# Use filename to determine file type

This is legacy, so I'm not really looking for improvements on architectural approach.

Here's what the method does:

1. Extracts filename from a string containing full file path (passed in as parameter)
2. Checks to see if the filename extracted is not null or empty or just white spaces
3. If check in step 2 passes, then it uses naming conventions in the filename, to determine the logical "Type" for the file as follows:

1. If filename contains __Import__, then setType to Source Data
2. If filename contains __Export__, then setType to Destination Data
3. If filename contains __Transform__, then setType to Transformational Data
4. If none of the conditions from 3.1 through 3.3 are met, then default the "Type" to General.

Is there a way to make the if...else if... else if... block more concise, and elegant without loss of functionality?

private static string GetFileDataType(string fullFileNameWithPath)
{
// extract filename only
var fileName = Path.GetFileNameWithoutExtension(fullFileNameWithPath);
var fileDataType = string.Empty;

// if filename is not empty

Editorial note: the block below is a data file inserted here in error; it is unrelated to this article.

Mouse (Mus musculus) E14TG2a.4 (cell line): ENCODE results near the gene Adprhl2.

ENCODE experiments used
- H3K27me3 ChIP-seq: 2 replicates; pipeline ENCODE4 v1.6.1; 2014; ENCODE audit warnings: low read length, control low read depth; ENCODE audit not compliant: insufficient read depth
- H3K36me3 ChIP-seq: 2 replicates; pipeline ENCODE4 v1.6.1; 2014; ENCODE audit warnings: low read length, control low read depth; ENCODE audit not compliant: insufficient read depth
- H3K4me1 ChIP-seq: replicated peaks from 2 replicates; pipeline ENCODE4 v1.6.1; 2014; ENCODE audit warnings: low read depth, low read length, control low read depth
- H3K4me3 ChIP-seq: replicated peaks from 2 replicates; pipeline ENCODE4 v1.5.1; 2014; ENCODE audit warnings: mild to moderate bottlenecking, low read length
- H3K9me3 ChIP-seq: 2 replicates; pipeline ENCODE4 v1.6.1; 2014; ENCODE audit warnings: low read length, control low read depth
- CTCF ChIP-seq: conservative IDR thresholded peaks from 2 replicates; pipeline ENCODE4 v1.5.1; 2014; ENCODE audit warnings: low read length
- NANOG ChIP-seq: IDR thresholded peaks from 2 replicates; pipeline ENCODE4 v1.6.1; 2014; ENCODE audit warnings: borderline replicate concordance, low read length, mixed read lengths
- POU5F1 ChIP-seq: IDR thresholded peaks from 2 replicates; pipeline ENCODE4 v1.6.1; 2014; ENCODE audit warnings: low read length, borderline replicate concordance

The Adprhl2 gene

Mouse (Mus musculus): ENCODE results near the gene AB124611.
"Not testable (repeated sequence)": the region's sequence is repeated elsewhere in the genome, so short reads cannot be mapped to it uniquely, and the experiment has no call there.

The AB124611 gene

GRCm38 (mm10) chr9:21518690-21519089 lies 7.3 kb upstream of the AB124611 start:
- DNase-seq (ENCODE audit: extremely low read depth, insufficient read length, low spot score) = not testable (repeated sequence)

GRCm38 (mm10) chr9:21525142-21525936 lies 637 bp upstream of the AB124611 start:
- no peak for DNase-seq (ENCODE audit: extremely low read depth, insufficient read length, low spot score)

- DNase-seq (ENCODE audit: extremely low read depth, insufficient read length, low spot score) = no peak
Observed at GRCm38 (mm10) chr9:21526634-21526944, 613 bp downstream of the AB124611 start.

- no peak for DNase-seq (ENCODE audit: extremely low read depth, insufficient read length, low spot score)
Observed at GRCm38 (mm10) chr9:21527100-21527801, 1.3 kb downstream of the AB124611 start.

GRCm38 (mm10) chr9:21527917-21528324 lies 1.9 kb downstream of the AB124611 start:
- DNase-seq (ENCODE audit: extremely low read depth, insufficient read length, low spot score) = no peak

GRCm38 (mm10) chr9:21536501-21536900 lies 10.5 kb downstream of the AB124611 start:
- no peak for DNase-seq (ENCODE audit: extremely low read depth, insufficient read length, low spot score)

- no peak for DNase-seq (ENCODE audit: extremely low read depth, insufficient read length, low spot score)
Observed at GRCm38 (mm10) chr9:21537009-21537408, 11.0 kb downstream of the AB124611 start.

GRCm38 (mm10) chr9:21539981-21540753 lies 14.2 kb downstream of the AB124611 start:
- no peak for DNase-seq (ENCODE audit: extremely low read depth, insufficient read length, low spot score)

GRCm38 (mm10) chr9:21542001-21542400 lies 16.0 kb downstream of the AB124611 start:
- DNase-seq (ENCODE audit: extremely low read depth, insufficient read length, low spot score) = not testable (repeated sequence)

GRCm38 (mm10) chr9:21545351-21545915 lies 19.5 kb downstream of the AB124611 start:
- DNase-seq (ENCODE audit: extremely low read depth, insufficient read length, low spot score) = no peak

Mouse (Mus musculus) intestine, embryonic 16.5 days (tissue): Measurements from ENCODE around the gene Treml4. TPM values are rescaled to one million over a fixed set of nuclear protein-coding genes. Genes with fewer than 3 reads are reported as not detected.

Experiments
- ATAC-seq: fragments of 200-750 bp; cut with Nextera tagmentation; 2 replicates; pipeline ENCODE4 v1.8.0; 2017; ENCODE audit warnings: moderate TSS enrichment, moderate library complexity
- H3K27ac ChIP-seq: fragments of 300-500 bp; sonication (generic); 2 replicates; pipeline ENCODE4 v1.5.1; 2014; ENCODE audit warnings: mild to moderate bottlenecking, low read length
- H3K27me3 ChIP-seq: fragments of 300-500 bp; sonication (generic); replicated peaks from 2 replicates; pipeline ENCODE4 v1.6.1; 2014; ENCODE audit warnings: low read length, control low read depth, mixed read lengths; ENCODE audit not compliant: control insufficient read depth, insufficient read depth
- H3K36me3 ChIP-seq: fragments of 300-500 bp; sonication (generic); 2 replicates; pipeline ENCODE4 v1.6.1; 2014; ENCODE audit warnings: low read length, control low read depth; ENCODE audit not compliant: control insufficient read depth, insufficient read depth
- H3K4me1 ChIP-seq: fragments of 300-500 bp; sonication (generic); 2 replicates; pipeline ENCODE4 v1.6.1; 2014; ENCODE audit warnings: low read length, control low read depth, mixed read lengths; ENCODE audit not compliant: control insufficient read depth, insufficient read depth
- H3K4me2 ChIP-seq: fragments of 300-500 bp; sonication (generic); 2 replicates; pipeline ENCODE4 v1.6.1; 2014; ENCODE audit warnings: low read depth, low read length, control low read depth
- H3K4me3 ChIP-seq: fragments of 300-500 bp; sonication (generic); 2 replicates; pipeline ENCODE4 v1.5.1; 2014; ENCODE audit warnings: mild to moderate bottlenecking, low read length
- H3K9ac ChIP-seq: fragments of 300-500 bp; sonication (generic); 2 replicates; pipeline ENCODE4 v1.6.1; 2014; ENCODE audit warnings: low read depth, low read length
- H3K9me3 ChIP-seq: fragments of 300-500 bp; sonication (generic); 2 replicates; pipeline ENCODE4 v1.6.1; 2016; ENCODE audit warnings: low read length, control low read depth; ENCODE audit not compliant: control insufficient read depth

if (!string.IsNullOrWhiteSpace(fileName))
{
// if... else... to determine type of file contents based on file name convention
// legacy code, so not looking for architectural improvements etc... :)
if (fileName.Contains("__Import__"))
{
fileDataType = "Source Data";
}
else if (fileName.Contains("__Export__"))
{
fileDataType = "Destination Data";
}
else if (fileName.Contains("__Transform__"))
{
fileDataType = "Transformational Data";
}
else
{
fileDataType = "General";
}
}

return fileDataType;
}

• You need to explain what your code is doing first. Aug 1 '18 at 17:24
• Apologies, thought it was "self describing"... my bad. I've added the explanation to my question. Aug 1 '18 at 17:38
• I changed the title so that it describes what the code does per site goals: "State what your code does in your title, not your main concerns about it.". Feel free to edit and give it a different title if there is something more appropriate. Aug 1 '18 at 17:43
• @SamOnela I looked at the site goals link you provided and you are right. The title looks appropriate :) Aug 1 '18 at 17:57

I find the cleanest way is to replace the ugly if/else if/else with a dictionary:

private static IDictionary<string, string> FileDataTypes = new Dictionary<string, string>(StringComparer.OrdinalIgnoreCase)
{
["Import"] = "Source Data",
// ..
}


The also not so pretty Contains can be replaced with a nice regex that will grow or shirnk automatically if you add/remove mappings:

private static string GetFileDataType(string fullFileNameWithPath)
{
var fileName = Path.GetFileNameWithoutExtension(fullFileNameWithPath);
var fileContentsMatch = Regex.Match(fileName, \$"__(?<Type>{string.Join("|", FileDataTypes.Keys)})__", RegexOptions.ExplicitCapture | RegexOptions.IgnoreCase);
return
fileContentsMatch.Success && FileDataTypes.TryGetValue(fileContentsMatch.Groups["Type"].Value, out var fileDataType)
? fileDataType
: FileDataTypes[string.Empty];
}